The Story of Talerhof - We Should Not Forget

Originally published in the Orthodox Herald, republished Karpatska Rus', August 5, 1994, Vol. LXVII, #16

The people who lived on the northern slope of the Carpathian Mountains (Lemkovyna), which is now in Poland and was once part of the Austro-Hungarian Empire, have been subjected to severe and much discrimination throughout many centuries. They have been forcibly relocated and efforts have been made to eradicate all elements and traces of their distinctive culture.

Last month we wrote of two parts of a journey during the Holocaust of 1914-1917. After removal from their homes in Lemkovyna, they were taken to a transferal point, put in sealed cattle cars and taken by train to a little village, Abtissendorf, which was located near Graz, Austria on the southern border of Austria.

As they stumbled from the train into the sunlight, they found themselves surrounded by guards riding on horses. They were forced by whips to walk in their weakened condition to Talerhof, a concentration camp which was about a 20 minute walk away. The guards carried whips and did not hesitate to use them on those who lagged or fell behind. Those who tried to escape were shot dead and their bodies were pushed into any convenient ditch to join the bodies of those who had succumbed to the brutal conditions.

They finally arrived at Talerhof. Here families were broken up and assigned to different barracks. They were in one and women and children in others. The barracks had bare, dirt floors. The roofs leaked so that when it rained, they were forced to sleep on the floor, which turned to mud. They were not even given straw to sleep on.

Starvation was ever present as they were given only one meal a day, which consisted of a clear soup with some rice added and a piece of bread. The thin watery soup was served in bowls but they were not given any spoons. As time went on, they whittled spoons out of pieces of wood which they found.

People died every day from lack of food coupled wit the unsanitary conditions. They suffered colds from sleeping in the mud or on the cold earth. They started to bleed from the nose, mouth, fingers and toes. The dreaded typhus made its regular rounds. They tried to keep clean but could wash the rags they wore in water only as there was no soap. About ten people died daily from starvation and disease. The women and children were forced to watch the men being hung. Many people lost their minds and others committed suicide.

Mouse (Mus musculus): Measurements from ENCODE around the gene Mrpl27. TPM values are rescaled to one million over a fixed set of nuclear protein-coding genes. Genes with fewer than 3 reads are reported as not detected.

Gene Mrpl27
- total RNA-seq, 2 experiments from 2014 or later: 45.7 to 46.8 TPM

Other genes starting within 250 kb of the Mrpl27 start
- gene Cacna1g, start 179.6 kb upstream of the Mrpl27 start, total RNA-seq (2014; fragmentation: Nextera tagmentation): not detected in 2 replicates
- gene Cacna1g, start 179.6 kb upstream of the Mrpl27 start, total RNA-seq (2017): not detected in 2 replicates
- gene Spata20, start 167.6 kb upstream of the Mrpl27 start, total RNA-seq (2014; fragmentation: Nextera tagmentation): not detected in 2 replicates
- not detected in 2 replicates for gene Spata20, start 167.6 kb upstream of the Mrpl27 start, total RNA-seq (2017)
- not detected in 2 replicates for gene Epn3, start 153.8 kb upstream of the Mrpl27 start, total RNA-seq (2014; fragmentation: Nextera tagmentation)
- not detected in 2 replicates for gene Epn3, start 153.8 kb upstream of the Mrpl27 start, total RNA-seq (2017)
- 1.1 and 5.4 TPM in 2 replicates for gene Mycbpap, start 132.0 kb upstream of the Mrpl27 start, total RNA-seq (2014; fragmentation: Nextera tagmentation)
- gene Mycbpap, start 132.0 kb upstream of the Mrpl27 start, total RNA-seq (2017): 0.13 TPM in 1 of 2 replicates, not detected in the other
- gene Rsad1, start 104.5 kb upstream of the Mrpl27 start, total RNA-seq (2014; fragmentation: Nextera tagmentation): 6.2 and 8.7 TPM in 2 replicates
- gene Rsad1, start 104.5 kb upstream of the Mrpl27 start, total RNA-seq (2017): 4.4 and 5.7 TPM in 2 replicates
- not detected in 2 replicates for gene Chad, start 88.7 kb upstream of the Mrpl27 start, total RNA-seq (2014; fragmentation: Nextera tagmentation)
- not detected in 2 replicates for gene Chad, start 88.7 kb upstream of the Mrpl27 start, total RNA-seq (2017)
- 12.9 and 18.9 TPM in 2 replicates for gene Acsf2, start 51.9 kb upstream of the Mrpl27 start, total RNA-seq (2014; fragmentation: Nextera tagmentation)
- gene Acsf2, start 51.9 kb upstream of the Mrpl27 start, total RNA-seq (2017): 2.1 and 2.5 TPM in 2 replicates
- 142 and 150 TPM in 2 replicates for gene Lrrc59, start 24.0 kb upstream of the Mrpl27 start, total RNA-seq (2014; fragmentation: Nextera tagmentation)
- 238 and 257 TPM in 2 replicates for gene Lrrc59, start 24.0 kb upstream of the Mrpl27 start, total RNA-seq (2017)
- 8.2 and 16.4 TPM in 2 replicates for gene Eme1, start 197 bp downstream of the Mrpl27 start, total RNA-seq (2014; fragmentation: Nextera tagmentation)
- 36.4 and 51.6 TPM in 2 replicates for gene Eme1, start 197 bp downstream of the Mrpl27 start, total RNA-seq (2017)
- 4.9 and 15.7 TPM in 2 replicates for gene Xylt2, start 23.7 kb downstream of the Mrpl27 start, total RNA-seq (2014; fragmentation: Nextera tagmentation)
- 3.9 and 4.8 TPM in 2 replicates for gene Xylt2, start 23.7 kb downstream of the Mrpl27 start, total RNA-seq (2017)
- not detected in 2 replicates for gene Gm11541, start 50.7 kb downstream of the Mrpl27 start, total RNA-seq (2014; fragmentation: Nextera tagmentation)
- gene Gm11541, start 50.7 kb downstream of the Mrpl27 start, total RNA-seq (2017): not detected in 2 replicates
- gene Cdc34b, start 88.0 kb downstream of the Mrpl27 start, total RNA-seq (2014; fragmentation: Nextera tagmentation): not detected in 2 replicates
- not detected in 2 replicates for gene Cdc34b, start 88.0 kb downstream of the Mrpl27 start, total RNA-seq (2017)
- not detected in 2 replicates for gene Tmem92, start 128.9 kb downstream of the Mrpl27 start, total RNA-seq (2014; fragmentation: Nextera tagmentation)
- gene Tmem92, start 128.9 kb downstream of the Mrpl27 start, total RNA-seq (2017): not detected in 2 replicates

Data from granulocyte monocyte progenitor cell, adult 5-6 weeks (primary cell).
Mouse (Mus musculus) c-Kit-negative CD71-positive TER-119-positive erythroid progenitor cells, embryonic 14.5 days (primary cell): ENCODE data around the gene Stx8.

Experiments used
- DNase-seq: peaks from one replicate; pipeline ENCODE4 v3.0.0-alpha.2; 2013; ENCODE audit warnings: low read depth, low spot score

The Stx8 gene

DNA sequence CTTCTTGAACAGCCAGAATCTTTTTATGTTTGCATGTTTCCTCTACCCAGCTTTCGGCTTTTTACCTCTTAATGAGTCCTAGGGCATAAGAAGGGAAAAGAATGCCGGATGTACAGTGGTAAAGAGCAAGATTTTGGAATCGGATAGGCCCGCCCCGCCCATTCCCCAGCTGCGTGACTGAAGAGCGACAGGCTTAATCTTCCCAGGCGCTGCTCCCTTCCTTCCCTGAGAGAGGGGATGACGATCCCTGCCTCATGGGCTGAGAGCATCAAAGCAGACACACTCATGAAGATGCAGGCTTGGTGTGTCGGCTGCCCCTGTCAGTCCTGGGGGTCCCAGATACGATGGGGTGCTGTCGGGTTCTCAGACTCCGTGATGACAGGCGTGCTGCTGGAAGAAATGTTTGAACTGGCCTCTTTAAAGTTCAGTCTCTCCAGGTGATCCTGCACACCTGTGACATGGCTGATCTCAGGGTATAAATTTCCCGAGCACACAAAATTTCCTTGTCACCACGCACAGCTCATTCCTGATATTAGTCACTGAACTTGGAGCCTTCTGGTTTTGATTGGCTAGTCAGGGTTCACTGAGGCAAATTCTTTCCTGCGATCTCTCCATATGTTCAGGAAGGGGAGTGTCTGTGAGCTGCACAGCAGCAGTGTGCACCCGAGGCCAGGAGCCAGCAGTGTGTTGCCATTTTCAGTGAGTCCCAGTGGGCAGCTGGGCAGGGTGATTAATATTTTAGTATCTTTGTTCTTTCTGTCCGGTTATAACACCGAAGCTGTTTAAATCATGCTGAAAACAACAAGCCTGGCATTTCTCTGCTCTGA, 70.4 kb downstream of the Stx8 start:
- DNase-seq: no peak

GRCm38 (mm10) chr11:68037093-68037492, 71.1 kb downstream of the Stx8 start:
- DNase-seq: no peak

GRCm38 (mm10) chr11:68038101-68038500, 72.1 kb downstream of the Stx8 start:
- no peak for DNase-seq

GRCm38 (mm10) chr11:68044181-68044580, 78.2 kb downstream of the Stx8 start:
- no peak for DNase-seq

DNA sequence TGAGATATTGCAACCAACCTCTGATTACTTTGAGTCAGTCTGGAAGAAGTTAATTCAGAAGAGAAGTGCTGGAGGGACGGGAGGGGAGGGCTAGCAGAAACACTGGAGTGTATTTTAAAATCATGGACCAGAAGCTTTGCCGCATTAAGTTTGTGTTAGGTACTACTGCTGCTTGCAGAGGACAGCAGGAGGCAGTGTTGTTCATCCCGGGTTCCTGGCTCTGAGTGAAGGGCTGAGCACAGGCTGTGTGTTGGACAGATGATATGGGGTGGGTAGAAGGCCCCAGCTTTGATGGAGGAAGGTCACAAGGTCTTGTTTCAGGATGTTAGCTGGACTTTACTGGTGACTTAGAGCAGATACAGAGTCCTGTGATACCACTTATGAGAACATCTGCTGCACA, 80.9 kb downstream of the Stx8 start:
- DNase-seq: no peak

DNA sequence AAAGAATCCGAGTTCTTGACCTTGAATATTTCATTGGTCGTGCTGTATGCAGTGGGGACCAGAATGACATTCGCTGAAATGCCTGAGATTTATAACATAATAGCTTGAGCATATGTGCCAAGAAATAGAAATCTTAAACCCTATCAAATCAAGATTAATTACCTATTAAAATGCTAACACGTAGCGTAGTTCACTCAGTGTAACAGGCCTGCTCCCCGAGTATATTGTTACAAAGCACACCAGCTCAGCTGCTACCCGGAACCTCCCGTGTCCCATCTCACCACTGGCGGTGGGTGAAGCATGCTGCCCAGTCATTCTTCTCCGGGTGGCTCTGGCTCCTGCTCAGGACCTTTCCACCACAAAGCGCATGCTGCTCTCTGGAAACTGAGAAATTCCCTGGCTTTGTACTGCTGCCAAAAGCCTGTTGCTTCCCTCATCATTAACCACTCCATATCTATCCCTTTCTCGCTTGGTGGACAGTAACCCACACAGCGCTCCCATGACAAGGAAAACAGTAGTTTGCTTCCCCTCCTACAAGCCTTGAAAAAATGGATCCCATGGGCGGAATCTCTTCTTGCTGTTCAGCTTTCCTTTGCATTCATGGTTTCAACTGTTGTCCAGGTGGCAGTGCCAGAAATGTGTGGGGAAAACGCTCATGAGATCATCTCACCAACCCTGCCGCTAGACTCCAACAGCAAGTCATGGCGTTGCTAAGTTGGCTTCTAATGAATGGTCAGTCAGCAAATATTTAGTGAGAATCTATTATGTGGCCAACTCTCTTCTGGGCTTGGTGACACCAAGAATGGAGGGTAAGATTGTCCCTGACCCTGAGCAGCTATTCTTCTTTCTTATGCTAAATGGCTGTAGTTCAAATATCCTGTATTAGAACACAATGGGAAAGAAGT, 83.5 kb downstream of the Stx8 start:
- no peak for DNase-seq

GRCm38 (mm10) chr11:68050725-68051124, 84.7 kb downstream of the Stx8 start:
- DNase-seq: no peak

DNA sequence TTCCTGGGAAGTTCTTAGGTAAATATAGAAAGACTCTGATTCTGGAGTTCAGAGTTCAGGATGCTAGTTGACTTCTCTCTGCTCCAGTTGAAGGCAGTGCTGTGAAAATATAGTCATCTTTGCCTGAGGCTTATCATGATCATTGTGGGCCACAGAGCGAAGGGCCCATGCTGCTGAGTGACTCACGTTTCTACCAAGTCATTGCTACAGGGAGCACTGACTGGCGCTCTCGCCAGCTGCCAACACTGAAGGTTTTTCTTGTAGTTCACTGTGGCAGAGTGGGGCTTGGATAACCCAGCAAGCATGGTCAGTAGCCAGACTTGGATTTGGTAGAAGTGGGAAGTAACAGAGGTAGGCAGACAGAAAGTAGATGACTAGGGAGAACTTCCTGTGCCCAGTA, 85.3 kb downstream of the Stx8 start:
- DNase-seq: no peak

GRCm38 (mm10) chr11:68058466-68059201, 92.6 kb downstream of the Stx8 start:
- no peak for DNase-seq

The bodies of all who died were dumped into a common hole and the ground was leveled so that no evidence remained. It brings to mind the landfills we use for dumping garbage in the United States. No Memorial services, panahidas or prayers were allowed at the grave. In fact no relatives or friends were allowed to accompany the body of their loved one to the grave.

For every person that died, four more were brought from the Lemko/Galician region to replace them. This provoked a mixed reaction on the part of those incarcerated. They were happy to receive news from home but they felt grief for those who were arriving would now have to endure and many times for the bad news that was brought. For example, the shooting of Father Maksym Sandovych, who was recognized as a saint on September 11, 1194 in Gorlice, Poland, affected them very deeply. For many, this was the last straw [his death]. They could not bear much more.

What was the extent of this Holocaust? Talerhof records and diaries show that 30,000 people of both sexes and all ages and from every strata of Lemko society were interned. Among them were 800 priests of the Eastern Church (both Orthodox and Greek Catholic). They were not allowed to bring their robes or anything necessary for services. They were prohibited from serving Divine Liturgy, but as time went on they held Molebens to the Mother of God (many times from memory), and at this time they took the opportunity to give sermons in which they tried to uplift the spirits of their fellow detainees. It is written that as the services would progress, the singing of the congregation would become more and more quiet as "many cried and cried and could not continue singing the responses."

When the camp was finally closed, the knowledge of it having been there festered. It was leveled to the ground and in 1936, the last evidence of it was removed when the place of burial was excavated and the bodies were moved to another village called Feldskirken, Here the bodies of 17,067 men, women and children were reinterred in another common grave far from their homes in Lemkovyna, which they had been forced to leave. A poignant phrase says is so well: "Let them walk over their own hills not on some so far from their home."

Back to Karpatska Rus' Index